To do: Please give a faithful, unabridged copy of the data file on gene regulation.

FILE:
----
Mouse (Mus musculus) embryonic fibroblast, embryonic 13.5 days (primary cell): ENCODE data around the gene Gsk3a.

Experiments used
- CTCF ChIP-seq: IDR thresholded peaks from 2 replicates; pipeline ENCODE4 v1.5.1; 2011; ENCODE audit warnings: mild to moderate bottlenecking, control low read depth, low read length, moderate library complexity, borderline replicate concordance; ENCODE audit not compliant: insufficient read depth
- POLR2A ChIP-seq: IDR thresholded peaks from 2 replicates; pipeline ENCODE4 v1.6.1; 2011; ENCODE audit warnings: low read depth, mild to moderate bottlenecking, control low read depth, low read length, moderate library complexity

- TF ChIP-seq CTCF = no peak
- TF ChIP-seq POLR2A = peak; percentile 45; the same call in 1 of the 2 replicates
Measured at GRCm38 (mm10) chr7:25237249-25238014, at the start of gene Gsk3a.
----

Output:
Mouse (Mus musculus) embryonic fibroblast, embryonic 13.5 days (primary cell): ENCODE data around the gene Gsk3a.

Experiments used
- CTCF ChIP-seq: IDR thresholded peaks from 2 replicates; pipeline ENCODE4 v1.5.1; 2011; ENCODE audit warnings: mild to moderate bottlenecking, control low read depth, low read length, moderate library complexity, borderline replicate concordance; ENCODE audit not compliant: insufficient read depth
- POLR2A ChIP-seq: IDR thresholded peaks from 2 replicates; pipeline ENCODE4 v1.6.1; 2011; ENCODE audit warnings: low read depth, mild to moderate bottlenecking, control low read depth, low read length, moderate library complexity

- TF ChIP-seq CTCF = no peak
- TF ChIP-seq POLR2A = peak; percentile 45; the same call in 1 of the 2 replicates
Measured at GRCm38 (mm10) chr7:25237249-25238014, at the start of gene Gsk3a.